Hotline: 805-543-9453 (WILD)

Who We Are

800+ strong and growing!  
Members, donors, volunteers & staff working together to support the wildlife of San Luis Obispo County through rehabilitation and educational outreach.

Pacific Wildlife Care is a nonprofit 501(c)(3) organization.

What We Do

We treat nearly 3,000 wild animal patients every year, from over 200 different species. Our goal? To return healthy animals to the wild! We also provide educational presentations for local organizations and schools.

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Why It Matters

[Wildlife rehabilitation] "is a process of coming to know something quite unlike you, to understand it well enough not only to keep it alive but also to put it back, like a puzzle piece, into the gap in the world it left behind."

 -- Helen Macdonald, author of H is for Hawk

Volunteer

Register to attend a volunteer opportunities orientation (VOO)  and start making a difference in the well being of our local wildlife. Check out our event calendar for the next VOO.

Our Stories

Volunteers, supporters, and wildlife advocates share heartfelt, memorable stories...

Archives

PWC - In the News!

Check out the latest news coverage and podcasts!
Here...

Freedom Friday! This Pelagic Cormorant was found on the beach weak and thin. He was brought to our center where he received fluids and supportive care. After some time recovering and gaining weight, he was ready for release back to his home in Morro Bay. We wish him many more years of freedom and fish meals. Thank you to two of our fabulous volunteers, Becky Price for the video and to Joel Germond for releasing this bird.

#wildlife #pelagicormorant #cormorant #morrobay #freedomfriday #wildliferelease #homesweethome
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Comment on Facebook

Go, buddy, go!

Thank you!

Hooray, another successful rehab by a great group!

Guess the animal! What animal do you think this is? 🙂

*We will give out the answer on Friday in the comments section.

#whatisit #guesstheanimal #wildlife
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Guess the animal! What animal do you think this is? 🙂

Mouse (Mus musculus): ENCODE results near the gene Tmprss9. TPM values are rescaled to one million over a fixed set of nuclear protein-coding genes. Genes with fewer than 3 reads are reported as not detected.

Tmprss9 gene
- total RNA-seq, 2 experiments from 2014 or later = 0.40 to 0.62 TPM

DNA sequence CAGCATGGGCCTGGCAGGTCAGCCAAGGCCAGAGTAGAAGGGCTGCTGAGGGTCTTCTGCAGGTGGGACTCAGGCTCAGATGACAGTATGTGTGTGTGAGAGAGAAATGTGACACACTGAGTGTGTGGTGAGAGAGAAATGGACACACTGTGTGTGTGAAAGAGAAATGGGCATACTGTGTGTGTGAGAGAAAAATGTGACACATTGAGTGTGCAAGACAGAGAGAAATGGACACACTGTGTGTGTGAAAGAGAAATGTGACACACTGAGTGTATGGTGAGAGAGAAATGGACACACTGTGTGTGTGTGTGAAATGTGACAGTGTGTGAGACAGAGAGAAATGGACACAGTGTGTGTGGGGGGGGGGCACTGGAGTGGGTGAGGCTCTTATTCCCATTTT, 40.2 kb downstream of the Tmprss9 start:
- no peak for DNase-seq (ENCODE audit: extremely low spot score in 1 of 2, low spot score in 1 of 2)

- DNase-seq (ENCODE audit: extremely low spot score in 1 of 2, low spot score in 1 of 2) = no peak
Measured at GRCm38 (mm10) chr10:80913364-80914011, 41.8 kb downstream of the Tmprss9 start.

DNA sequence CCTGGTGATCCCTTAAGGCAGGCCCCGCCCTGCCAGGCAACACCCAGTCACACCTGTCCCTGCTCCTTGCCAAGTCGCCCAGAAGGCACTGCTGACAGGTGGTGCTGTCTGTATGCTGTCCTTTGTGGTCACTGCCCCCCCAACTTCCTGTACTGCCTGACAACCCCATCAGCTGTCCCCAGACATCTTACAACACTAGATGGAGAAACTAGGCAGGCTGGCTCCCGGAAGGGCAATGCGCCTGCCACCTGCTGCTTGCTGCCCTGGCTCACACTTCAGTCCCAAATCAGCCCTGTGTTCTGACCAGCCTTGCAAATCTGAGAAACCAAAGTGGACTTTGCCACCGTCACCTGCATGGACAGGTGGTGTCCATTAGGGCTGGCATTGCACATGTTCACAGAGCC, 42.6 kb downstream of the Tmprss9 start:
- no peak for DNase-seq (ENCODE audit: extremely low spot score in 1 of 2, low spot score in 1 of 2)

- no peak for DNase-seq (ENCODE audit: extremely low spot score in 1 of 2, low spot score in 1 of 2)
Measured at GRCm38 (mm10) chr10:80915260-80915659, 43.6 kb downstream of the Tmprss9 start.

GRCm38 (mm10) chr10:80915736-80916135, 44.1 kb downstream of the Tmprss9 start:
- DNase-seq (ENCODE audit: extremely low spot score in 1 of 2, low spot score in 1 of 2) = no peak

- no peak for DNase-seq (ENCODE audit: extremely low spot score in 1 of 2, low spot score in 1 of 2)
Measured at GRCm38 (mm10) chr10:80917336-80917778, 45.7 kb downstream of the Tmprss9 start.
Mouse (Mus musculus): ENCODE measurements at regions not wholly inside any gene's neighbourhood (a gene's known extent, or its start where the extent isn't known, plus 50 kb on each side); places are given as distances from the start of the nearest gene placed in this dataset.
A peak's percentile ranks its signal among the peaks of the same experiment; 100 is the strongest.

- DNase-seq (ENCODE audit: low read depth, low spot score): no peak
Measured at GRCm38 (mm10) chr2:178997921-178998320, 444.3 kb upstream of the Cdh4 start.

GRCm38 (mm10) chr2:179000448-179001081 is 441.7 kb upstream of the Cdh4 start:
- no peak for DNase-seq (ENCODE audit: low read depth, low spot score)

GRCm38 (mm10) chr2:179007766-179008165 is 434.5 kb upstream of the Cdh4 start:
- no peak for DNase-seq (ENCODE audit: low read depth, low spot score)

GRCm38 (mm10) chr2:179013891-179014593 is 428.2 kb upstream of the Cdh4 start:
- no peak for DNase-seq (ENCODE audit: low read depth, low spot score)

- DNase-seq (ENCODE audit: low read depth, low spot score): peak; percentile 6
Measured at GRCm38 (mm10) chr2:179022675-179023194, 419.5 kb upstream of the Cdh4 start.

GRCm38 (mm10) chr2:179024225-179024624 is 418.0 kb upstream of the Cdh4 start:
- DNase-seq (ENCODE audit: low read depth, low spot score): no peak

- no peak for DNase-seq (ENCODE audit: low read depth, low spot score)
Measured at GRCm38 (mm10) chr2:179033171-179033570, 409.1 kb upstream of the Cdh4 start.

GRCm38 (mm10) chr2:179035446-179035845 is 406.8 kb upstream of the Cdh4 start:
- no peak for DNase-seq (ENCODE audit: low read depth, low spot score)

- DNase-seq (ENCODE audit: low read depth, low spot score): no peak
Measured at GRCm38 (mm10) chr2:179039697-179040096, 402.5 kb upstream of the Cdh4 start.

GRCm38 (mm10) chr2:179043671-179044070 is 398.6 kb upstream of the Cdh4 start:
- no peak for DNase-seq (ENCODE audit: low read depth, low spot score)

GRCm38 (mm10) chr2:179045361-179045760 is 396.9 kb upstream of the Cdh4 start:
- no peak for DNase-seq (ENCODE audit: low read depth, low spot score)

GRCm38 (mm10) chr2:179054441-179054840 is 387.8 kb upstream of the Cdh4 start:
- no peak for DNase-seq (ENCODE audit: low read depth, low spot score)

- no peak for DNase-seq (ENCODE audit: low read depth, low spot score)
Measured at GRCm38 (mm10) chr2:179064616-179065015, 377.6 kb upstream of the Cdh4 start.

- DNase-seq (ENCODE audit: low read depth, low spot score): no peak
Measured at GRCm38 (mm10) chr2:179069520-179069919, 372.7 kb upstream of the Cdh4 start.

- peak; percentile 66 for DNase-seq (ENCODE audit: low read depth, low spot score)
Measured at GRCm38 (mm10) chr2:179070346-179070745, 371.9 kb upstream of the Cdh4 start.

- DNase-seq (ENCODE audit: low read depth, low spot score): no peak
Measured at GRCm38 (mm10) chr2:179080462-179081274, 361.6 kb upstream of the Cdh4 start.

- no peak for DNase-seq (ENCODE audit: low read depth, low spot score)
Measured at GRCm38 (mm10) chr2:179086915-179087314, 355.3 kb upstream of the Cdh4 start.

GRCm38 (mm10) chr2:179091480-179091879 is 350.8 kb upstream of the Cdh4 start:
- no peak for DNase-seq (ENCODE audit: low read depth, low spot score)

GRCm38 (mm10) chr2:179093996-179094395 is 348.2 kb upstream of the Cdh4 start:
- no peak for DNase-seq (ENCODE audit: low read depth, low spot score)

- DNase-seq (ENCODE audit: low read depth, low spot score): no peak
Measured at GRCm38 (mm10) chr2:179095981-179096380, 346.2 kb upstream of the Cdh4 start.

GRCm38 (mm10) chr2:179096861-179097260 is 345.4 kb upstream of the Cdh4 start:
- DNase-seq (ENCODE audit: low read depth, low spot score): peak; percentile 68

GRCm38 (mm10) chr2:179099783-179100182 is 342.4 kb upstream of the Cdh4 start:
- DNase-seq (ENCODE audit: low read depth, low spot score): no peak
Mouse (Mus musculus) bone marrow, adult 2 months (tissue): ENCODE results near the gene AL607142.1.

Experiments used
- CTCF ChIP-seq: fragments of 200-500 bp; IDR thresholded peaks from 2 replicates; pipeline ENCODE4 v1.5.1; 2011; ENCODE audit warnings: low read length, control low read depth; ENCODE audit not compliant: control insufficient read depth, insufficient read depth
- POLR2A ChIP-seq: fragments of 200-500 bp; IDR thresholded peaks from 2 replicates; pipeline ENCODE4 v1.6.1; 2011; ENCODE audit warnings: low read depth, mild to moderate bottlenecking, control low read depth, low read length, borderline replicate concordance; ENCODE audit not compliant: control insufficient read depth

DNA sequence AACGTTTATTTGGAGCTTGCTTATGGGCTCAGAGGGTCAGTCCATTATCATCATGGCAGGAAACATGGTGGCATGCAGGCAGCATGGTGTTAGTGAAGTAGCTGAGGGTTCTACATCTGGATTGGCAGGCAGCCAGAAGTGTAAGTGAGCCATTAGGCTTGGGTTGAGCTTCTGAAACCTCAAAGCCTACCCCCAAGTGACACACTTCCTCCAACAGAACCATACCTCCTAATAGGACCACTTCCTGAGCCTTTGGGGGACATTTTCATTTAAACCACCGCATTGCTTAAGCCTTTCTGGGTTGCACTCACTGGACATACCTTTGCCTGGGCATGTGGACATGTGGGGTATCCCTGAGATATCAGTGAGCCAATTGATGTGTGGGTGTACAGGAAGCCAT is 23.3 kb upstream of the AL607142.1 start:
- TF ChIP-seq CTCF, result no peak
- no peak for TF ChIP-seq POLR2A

*We will give out the answer on Friday in the comments section. 

#whatisit #guesstheanimal #wildlife

 

Comment on Facebook

Red Tail Hawk ❤️

Red tailed hawk

So far I'm 0 for 2..but I'm going out on limb with Red Tailed Hawk.

I love these "guess the animal" posts!

Red tailed hawk

Easy! RT

Red Tailed Hawk

Easy peasy

Too easy. Lol! Red tailed hawk.

Red tail hawk❤️

Clearly red-tail hawk

RTH Butt

Elizabeth Warren?

Yes a Red Tail Hawk

turkey.

Red tailed hawk!

Mature RTHA with the bars mostly gone from the tail feathers.

Red tailed hawk

red tailed hawk

RTHA

Red tail hawk

Red tail hawk

Adult red-tailed hawk

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A bird that is common in our area but rarely seen... a Virginia Rail! These birds live in marsh areas and are very secretive. They feed on insects and small crustaceans. This bird was found in a gutter and brought to our clinic. No injuries were found and after a few days of rest and food, he was ready for release in a much more suitable area 🙂.

#wildlife #virginiarail #wildliferehab
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A bird that is common in our area but rarely seen... a Virginia Rail! These birds live in marsh areas and are very secretive. They feed on insects and small crustaceans. This bird was found in a gutter and brought to our clinic. No injuries were found and after a few days of rest and food, he was ready for release in a much more suitable area 🙂. 

#wildlife #virginiarail #wildliferehab

 

Comment on Facebook

Gotta love those feet and bill ...

Wildlife photography in our area by Jeanette Stone. This one was taken at the marina boardwalk in Morro Bay. We like to call this photo “The Uninvited Guest.” Pictured are four Snowy Egrets and, an unusual visitor to our central coast, a Reddish Egret. ... See MoreSee Less

Wildlife photography in our area by Jeanette Stone. This one was taken at the marina boardwalk in Morro Bay. We like to call this photo “The Uninvited Guest.” Pictured are four Snowy Egrets and, an unusual visitor to our central coast, a Reddish Egret.

 

Comment on Facebook

Odd man out

Outstanding shot Jeannette!

Fabulous.

Great photo!

Nice capture, Jeanette! Not sure how much longer those Reds will be around.

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1 week ago

Pacific Wildlife Care

CALIFORNIA GULLS SHOT WITH METAL DARTS IN OCEANO

Injured birds receiving treatment at Pacific Wildlife Care
Morro Bay, California: October 10, 2018

Between September 11th and October 10th 2018, Pacific Wildlife Care (PWC) has received several California Gulls from the Ocean Dunes State Vehicular Recreation Area (ODSVRA) with injuries resulting from being shot with sharp metal darts. These birds, native to western North America, are protected by both federal and state law. ODSVRA personnel report there may be additional injured birds in the area that have not yet been collected for treatment. The birds who have received treatment at PWC have responded well, one of whom has already fully recovered and was released. PWC’s Staff Veterinarian, Dr. Shannon Riggs, reports, “So far, the injured birds received have been lucky in that the injuries they have sustained have not been life-threatening. However, if any of these darts had been just a few millimeters in a different direction, the injuries could have been much more serious and could have resulted in a bird that would not be treatable.”